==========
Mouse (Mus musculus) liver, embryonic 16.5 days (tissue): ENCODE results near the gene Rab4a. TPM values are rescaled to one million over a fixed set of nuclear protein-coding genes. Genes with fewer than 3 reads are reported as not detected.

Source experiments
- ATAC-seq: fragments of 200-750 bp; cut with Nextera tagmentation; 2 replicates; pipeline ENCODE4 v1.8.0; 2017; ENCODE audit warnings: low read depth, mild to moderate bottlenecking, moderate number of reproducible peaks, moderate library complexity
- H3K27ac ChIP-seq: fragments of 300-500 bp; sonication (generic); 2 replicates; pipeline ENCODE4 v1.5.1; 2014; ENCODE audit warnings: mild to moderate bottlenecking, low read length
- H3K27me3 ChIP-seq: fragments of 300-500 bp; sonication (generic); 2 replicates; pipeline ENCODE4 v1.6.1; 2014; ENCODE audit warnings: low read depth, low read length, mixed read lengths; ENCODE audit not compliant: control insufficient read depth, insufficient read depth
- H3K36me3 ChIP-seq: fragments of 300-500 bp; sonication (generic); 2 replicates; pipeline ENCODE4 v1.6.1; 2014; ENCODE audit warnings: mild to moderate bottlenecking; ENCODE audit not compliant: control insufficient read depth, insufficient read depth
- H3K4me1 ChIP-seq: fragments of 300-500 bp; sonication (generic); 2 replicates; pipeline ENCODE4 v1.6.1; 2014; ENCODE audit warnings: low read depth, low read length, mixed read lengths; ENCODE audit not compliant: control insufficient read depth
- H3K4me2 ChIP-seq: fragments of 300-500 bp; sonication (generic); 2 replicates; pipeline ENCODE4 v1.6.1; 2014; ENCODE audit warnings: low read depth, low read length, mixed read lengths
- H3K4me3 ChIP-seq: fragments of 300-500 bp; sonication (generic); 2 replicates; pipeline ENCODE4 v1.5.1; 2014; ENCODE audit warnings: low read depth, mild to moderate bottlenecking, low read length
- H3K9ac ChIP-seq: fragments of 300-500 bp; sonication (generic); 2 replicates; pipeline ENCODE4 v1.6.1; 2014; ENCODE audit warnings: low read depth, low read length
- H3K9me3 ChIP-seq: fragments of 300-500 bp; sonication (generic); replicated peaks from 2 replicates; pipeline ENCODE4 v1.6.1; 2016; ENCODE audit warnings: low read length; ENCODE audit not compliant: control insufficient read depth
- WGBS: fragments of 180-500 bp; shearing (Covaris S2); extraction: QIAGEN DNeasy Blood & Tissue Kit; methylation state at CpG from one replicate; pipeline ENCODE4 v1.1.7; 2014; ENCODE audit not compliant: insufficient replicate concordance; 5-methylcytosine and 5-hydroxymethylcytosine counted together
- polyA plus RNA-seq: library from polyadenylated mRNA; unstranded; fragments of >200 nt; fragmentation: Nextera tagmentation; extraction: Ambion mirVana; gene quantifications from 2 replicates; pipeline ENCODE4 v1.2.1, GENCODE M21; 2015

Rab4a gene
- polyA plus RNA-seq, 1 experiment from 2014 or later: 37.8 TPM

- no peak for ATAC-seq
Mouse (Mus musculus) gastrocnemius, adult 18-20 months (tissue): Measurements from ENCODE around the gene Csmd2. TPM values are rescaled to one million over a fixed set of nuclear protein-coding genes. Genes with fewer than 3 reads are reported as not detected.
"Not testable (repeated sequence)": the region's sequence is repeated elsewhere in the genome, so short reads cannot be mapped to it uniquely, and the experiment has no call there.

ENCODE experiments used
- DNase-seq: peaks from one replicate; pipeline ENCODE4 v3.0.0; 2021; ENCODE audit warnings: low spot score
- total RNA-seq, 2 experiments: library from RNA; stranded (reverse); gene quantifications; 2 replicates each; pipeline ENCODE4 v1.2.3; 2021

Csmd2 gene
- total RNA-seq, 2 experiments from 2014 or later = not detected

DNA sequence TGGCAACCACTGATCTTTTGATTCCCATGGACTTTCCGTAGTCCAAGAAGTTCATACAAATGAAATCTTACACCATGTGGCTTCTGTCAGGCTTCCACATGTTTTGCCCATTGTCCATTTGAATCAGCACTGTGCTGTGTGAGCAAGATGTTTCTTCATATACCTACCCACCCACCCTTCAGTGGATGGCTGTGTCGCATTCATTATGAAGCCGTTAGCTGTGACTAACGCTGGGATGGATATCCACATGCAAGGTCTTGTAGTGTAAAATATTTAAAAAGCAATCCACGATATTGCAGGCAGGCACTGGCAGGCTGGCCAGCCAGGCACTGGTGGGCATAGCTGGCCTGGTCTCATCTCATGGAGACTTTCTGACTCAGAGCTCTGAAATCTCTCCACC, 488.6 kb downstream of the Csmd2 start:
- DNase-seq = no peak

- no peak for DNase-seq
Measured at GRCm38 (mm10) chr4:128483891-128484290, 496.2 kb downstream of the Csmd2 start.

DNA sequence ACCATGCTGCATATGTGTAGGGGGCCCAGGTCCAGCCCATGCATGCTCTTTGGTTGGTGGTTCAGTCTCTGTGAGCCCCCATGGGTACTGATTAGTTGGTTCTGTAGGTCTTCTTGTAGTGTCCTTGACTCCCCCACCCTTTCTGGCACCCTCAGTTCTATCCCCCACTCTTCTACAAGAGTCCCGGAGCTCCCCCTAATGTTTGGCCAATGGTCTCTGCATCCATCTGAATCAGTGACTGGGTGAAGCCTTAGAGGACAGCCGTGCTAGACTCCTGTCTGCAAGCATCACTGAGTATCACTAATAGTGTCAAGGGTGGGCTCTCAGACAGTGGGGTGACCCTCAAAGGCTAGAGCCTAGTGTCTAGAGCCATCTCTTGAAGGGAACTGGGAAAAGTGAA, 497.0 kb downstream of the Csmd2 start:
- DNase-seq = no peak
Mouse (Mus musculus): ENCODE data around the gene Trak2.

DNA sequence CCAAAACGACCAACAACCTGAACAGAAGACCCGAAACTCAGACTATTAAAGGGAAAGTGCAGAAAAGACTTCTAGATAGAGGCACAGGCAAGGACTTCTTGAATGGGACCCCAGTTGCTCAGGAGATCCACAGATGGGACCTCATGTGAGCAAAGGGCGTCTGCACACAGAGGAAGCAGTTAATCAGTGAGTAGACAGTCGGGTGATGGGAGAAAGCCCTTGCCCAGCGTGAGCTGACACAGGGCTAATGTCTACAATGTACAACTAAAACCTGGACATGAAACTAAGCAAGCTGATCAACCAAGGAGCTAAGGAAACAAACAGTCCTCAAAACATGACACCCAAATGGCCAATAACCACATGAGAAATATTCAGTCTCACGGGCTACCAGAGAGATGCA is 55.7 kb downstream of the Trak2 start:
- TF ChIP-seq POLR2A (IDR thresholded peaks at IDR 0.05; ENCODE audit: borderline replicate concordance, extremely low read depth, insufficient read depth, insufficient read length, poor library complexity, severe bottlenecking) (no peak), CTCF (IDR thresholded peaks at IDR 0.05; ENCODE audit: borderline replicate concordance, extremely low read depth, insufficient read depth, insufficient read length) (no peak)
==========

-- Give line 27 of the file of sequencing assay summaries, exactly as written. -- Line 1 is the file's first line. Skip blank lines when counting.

Measured at GRCm38 (mm10) chr4:128483891-128484290, 496.2 kb downstream of the Csmd2 start.